On 24 January, a group of soldiers seized power by overthrowing President Roch Marc Christian Kaboré. The self-proclaimed Mouvement Patriotique ... pour la Sauvegarde et la Restauration (MPSR) has announced that 41-year-old lieutenant-colonel Paul-Henri Sandaogo Damiba, who has an 'exemplary' record, will be taking over as the country’s leader. A profile of the coup leader.
Storing company data outside company walls is not yet seen as a natural or easily accessible choice by African decision-makers.
This is the conclusion of a study conducted by the international consulting firm EY on dematerializing (or cloud computing) in Africa between September 2020 and March 2021. The study examined 89 companies that made a minimum turnover of €10m. Although 75% of the panel surveyed confirmed that they use the cloud, users are generally satisfied with just employing the basic aspects of this technology.
Office tools rather than data hosting
Using software as a service (SaaS) – such as Microsoft 365, which specialises in office tools, or the SAP customer management software – is more common than remote data hosting, which requires defining real-long term strategies. In this respect, private companies are more advanced than public administrations.
According to the document produced by EY, there are several reasons why cloud solutions are not being readily adopted. “The first challenge facing companies in adopting the cloud is actually an external factor: regulation,” say Moez Braham, Oussama Chibani, Jean-Pierre Mendy and Trésor Nkanga, the four EY consultants who authored the study.
For 58% of the companies surveyed, either unclear or non-existent regulations are the main obstacle to cloud adoption, ahead of data security and inadequately robust network infrastructure.
An accelerating cloud market
In Africa, bandwidth capacity doubled between 2017 and 2020, according to data provided in 2020 by the specialist firm Xalam Analytics for the Africa Data Centres Association (ADCA). According to the same source, which believes that the market has “entered a phase of accelerated growth”, 85 companies operate in this sector and manage a total of 80 data centres across the continent. Most of them are located in South Africa, which currently accounts for 70% of the continental market.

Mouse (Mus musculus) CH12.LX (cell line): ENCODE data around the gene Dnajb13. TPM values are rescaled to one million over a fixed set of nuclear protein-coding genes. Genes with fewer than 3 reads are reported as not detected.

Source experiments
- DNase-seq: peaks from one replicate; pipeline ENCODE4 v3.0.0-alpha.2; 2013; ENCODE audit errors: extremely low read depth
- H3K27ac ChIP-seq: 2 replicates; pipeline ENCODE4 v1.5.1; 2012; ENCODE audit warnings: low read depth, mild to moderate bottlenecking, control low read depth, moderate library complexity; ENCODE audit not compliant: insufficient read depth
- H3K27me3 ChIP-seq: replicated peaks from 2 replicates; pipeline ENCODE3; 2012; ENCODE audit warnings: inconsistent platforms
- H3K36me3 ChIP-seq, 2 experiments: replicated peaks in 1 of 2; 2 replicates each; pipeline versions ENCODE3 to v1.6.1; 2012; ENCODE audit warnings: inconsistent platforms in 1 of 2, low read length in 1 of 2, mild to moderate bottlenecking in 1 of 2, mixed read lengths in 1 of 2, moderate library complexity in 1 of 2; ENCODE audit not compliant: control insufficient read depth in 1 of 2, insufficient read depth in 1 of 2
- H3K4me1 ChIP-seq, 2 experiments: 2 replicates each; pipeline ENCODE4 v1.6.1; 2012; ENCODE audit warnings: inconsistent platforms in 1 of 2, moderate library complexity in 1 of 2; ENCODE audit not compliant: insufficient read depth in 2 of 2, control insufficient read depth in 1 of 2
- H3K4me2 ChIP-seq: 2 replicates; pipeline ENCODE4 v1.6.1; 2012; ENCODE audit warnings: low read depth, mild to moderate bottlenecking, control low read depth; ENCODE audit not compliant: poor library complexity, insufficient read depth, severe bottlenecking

Although companies remain hesitant about using cloud services, international investors are nevertheless enthralled by its wide range of functions and the internet’s growing influence. As such, they are betting on widespread adoption in the medium term and are no longer hesitant to invest hundreds of millions of dollars in major infrastructure players such as Africa Data Centres, Rack Centre or PAIX.
Large investment funds at the helm
The first of these is the sector’s pioneer, South Africa’s Teraco. Its three major data centres in Durban, Johannesburg and Cape Town were recently hooked up to the ACE undersea cable, to improve access to European markets.
Africa Data Centres is majority-owned by the operator Econet, which is owned by Zimbabwean billionaire Strive Masiyiwa. It raised more than $300m in December 2020 from institutional investors such as the IFC and the UK’s CDC.
At the same time, the British fund Actis took control of Nigeria’s Rack Centre by injecting $250m into the company, which currently has one data centre in Lagos. The company led by Ayotunde Coker has just announced plans to double the capacity of its infrastructure in Lagos. The project is expected to cost $100m and be completed by 2022.
Raxio Group, which received $48m in funding from asset manager Meridiam at the end of March, announced in early July that it would be establishing a data centre in Mozambique. The group is also present in Uganda, Ethiopia and the DRC.
In Kinshasa, the infrastructure of 400 server racks will be inaugurated in June 2022. The first Tier III data centre (one of the highest international standards) near Maputo, the Mozambican capital, is also expected to be operational by 2022. The US company led by Robert Mullins has also stated that it will soon be investing in Côte d’Ivoire and Tanzania.
New operators are emerging alongside them. Some are from the telecoms sector, such as Sonatel in West Africa, TelOne in Zimbabwe and Angola Cables. In addition to managing submarine internet cables, the latter also operates a Tier I data centre in Luanda.
Others, such as Côte d’Ivoire’s West Africa Data Bridge – also present in Benin -, Egypt’s GPX, Morocco’s N+One and Nigeria’s Galaxy Backbone were created from scratch. Finally, some players are offshoots of diversified groups. This is the case for Tunisia’s Dataxion, which was created by Unipack, itself a branch of the Poulina conglomerate, and founded in 1967 by Abdelwahab Ben Ayed.
The latest sign that the African cloud craze is finally taking hold is in South Africa. Amazon Web Services (AWS), which already has offices in Cape Town dedicated to developing new cloud services, announced in April that Amazon would be setting up its African headquarters on a 70,000 square metre site at a cost of 4bn Rand (over €230m). The project is being challenged locally, even though it is expected that it will create more than 5,000 direct jobs.
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